Contributor: Cian Duffy
Location: Næsseslottet, 136 Dronninggårds Allé 136, DK-2840, Holte, Denmark
Description: This monument, tucked away in the gardens of the Dronninggård estate, northwest of Copenhagen, is, remarkably, the source of an essentially unknown poem by James Henry Leigh Hunt (1784-1859), the influential essayist, critic, journalist and poet, and the leader of the so-called ‘Cockney’ school of English Romanticism. Designed by the Danish neoclassical sculptor Johannes Wiedewelt (1731-1802), the monument features a twenty-nine line poem in French by the Dutch cavalry officer Jean Frédéric Henry de Drevon (1734-97), inscribed on a tablet of Norwegian marble. De Drevon’s lines are the source for Hunt’s poem, which was first published by John Carr (1772-1832) in A Northern Summer, in 1805.
Continue reading “‘Les Adieux de l’Hermite de Dronning-Gaard’”
Contributor: Robert W. Rix
Location: The National Museum of Denmark, Copenhagen.
Description: In December 1802, Adam Oehlenschläger (1779–1850) published Digte [Poems], a collection of new poetry which is today widely regarded as having inaugurated literary romanticism in the Nordic countries. In this collection, the most famous poem is ‘Guldhornene’ [The Golden Horns], which focuses on two horns made of sheet gold, which had recently been stolen from the Kunstkammer (Royal Collection) at Christiansborg palace, Copenhagen. The two horns were archaeological finds that have since been dated to the early fifth century. They were discovered in Gallehus, southern Denmark, at locations only a few metres apart, in 1639 and in 1734, respectively. The horns were for ceremonial use and had numerous figures (anthropomorphic, zoomorphic and hybrid subjects) embossed on their sides. One of the horns also bore a runic inscription in Elder Futhark. The theft and the subsequent police investigation were followed closely in the press; ‘Guldhornene’ can be situated as part of that national fascination with the loss of these artefacts.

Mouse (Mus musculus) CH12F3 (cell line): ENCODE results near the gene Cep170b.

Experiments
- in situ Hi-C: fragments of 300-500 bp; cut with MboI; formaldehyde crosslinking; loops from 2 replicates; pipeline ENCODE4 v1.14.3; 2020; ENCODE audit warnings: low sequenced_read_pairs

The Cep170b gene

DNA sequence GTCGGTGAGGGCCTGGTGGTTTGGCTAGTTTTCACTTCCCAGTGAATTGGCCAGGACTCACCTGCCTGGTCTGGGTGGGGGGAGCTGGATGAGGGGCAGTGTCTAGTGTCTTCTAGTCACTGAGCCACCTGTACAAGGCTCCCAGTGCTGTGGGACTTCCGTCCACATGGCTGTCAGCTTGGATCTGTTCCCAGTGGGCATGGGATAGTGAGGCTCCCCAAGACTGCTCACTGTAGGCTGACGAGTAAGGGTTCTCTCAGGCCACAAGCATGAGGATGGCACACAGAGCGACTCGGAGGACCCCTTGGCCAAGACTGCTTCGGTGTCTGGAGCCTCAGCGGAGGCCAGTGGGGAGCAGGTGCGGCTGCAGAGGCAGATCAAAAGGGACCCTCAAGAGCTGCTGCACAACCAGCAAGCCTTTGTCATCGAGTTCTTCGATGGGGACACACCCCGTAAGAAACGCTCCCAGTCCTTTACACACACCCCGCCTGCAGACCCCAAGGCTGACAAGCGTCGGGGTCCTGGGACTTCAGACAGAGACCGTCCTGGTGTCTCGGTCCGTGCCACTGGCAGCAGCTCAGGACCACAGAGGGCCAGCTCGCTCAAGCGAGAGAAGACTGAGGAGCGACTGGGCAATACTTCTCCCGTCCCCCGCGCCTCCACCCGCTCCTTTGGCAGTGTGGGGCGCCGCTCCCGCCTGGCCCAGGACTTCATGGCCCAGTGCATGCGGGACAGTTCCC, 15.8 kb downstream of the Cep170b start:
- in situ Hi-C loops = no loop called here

Continue reading “The Golden Horns”